An Artist's Lens
Updated: Jul 27, 2020
I recently had a discussion about modern and abstract paintings versus realist and naturalist paintings. The opposing side argued that abstract art is the only art that really matters today. He believes that "painting what one sees" is an outdated art form because of technological advances in photography. The world doesn't need artists to "accurately" paint because modern technology can capture our surroundings perfectly. However, I think this style of painting is now more important than ever. My reasoning stems from this concept:
In today’s day and age, people are too preoccupied by modern stressors and distractions.
Sure, you hear variations this all the time. You especially hear them from sources like scientists, therapists, or parents when they reminisce on the olden times of hitchhiking and teen drinking. And now, you're hearing it from me.
Have you been to a concert recently? Have you watched the sunset with a group of friends? Have you gone to the beach, a museum, or a quaint little lunch spot? What happens? Everyone shoots a video of the band playing the popular song, snaps a couple pics of the sunset, or does the awkward table-lean to achieve the picture of the perfectly assembled avocado toast. I suspect this happens because of a couple reasons; we feel pressure to demonstrate to others that we have “a life worth living" on whatever social media platform we can get our paws on. Modern times also comes with new pressures of efficiency. We have a mindset that certain scenarios should be appreciated, and when we feel we can't devote more time to this cause, we document it and store it for another time.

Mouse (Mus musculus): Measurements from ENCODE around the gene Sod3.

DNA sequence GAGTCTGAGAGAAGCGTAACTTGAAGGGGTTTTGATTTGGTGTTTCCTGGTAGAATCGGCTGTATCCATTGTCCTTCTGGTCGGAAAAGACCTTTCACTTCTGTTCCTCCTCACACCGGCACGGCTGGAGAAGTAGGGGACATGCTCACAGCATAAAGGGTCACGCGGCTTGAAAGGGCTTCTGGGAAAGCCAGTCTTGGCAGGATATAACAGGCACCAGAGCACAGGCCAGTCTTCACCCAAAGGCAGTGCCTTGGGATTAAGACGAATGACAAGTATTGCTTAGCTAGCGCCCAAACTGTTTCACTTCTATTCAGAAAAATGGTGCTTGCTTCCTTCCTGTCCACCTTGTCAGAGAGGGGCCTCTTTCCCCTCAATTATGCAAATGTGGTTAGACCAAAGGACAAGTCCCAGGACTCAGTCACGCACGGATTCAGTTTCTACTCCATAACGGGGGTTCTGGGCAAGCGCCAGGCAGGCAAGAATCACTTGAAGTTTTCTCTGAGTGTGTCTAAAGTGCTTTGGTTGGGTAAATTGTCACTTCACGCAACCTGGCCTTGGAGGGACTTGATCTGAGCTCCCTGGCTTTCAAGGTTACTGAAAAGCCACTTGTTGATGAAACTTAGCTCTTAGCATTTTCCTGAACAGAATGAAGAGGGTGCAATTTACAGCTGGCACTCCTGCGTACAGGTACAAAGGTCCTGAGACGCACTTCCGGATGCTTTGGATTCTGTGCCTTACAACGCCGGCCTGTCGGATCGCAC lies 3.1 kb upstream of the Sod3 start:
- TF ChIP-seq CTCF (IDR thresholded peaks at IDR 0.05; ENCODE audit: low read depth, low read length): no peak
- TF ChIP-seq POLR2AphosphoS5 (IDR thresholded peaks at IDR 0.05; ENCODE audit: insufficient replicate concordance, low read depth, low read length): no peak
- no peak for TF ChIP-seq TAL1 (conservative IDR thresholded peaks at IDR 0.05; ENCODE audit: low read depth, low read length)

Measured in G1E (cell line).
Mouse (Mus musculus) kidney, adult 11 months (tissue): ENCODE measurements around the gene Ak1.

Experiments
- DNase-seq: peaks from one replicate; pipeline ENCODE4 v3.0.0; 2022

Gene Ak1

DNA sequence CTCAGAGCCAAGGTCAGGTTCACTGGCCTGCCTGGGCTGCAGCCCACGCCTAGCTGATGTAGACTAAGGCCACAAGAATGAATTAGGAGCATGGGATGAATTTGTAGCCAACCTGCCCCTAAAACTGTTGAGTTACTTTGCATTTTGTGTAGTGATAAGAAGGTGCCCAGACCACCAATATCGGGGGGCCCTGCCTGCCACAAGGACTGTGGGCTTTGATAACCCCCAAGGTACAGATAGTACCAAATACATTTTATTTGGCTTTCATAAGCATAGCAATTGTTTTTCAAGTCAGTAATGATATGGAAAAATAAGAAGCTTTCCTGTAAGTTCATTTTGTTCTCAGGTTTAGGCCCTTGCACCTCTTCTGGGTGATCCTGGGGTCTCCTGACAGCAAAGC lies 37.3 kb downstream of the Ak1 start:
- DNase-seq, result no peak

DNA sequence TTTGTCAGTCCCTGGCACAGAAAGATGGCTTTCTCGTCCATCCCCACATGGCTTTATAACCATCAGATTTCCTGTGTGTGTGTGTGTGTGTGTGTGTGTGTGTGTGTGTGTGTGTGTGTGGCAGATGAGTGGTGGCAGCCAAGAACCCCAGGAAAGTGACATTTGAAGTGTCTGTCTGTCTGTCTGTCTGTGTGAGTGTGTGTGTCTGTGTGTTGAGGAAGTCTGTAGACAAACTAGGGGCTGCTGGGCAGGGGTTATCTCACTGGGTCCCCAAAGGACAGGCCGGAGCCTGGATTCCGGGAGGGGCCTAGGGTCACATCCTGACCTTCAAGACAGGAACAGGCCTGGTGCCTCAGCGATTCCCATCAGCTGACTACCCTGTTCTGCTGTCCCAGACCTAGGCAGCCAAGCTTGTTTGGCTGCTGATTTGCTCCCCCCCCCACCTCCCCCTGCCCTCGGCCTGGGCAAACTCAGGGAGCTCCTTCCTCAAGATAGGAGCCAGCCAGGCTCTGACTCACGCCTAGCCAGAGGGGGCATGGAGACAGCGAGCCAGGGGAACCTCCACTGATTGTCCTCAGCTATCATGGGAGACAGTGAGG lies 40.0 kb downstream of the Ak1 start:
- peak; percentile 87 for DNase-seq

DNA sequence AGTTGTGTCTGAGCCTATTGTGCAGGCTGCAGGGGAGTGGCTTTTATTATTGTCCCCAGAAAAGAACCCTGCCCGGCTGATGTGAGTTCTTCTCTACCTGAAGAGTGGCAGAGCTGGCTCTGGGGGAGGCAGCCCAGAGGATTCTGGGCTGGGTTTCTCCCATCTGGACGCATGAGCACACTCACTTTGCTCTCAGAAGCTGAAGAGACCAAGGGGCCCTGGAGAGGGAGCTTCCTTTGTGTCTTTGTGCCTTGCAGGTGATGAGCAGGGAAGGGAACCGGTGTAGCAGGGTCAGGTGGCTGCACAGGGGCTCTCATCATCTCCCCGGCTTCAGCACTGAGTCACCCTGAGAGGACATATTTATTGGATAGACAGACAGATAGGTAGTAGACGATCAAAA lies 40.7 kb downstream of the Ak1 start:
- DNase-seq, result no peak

"If I document this picture on my phone, I’m showing I appreciate it. Right?"
Wrong! Scenes that are an absolute treat to our senses are now being denoted to a jpg file a couple square inches small that you carry in your pocket. Furthermore, the more often someone does this, the less value these pictures have.
This is why I paint. I have to devote time to scrutinizing over not only what I see, but how it makes me feel. I train my brain to approach life in this manner, whether I'm holding a paintbrush or not. I step into a concert and feel the instant rush of serotonin as the music vibrates and pulses through my chest, and lyrics unwrap inside me, pulling at different emotional responses. I see a sunset and marvel at the way so many colors can possibly dance across the sky, performing in a way that has never been seen before, and will never be seen again. I stand at the edge of the ocean, listening to how the earth around me inhales and exhales slaty waves, and I contemplate how the same God that created this expanse of awe-inspiring vastness also decided to create me.
I paint because it trains me to feel, smell, see, listen, and taste fully and completely. Someday, I want accurately portray this in my art. I want others to not only experience what I experience, but encourage them to view the world through this kind of lens and not the one from the corner of their phone.